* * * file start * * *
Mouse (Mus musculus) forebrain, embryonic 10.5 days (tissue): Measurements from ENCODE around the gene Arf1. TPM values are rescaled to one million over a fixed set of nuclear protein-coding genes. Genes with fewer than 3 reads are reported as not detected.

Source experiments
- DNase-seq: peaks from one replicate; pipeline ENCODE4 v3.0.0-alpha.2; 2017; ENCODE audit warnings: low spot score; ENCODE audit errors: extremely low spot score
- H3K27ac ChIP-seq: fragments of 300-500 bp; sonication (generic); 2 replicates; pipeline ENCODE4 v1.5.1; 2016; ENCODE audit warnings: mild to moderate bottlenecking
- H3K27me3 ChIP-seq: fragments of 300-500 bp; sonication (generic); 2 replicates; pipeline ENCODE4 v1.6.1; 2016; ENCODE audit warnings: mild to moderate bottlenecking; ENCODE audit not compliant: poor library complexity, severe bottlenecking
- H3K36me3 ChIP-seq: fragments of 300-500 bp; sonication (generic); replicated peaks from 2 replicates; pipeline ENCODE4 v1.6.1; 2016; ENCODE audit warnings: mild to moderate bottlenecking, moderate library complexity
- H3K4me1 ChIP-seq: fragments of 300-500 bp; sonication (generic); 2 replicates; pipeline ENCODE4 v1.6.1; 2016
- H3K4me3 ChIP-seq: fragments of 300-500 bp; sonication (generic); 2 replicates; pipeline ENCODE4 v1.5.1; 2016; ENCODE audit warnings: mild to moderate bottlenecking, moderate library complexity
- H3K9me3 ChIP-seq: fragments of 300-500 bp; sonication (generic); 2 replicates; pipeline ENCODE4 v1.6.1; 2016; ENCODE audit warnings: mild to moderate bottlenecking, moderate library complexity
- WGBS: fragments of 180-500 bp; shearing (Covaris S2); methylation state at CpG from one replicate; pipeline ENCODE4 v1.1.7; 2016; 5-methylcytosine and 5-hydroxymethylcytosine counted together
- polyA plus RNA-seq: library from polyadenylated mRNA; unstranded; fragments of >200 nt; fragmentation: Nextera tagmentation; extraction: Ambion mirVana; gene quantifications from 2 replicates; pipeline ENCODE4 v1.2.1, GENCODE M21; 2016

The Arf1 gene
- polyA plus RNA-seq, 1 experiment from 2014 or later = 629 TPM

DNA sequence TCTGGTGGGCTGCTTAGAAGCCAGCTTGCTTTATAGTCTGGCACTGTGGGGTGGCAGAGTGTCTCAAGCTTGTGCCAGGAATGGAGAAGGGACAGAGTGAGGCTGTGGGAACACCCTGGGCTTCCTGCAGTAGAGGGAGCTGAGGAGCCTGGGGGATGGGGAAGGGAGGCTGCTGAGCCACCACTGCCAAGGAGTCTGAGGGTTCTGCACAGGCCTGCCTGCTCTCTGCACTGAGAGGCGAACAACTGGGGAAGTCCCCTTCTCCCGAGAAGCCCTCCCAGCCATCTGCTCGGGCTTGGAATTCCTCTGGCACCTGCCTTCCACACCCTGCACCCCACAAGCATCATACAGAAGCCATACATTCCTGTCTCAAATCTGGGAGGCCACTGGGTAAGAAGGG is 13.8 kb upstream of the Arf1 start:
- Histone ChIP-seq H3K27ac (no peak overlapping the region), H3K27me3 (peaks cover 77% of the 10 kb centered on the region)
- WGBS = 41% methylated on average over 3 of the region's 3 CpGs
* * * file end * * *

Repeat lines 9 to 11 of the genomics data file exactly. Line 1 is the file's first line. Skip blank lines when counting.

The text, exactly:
- H3K9me3 ChIP-seq: fragments of 300-500 bp; sonication (generic); 2 replicates; pipeline ENCODE4 v1.6.1; 2016; ENCODE audit warnings: mild to moderate bottlenecking, moderate library complexity
- WGBS: fragments of 180-500 bp; shearing (Covaris S2); methylation state at CpG from one replicate; pipeline ENCODE4 v1.1.7; 2016; 5-methylcytosine and 5-hydroxymethylcytosine counted together
- polyA plus RNA-seq: library from polyadenylated mRNA; unstranded; fragments of >200 nt; fragmentation: Nextera tagmentation; extraction: Ambion mirVana; gene quantifications from 2 replicates; pipeline ENCODE4 v1.2.1, GENCODE M21; 2016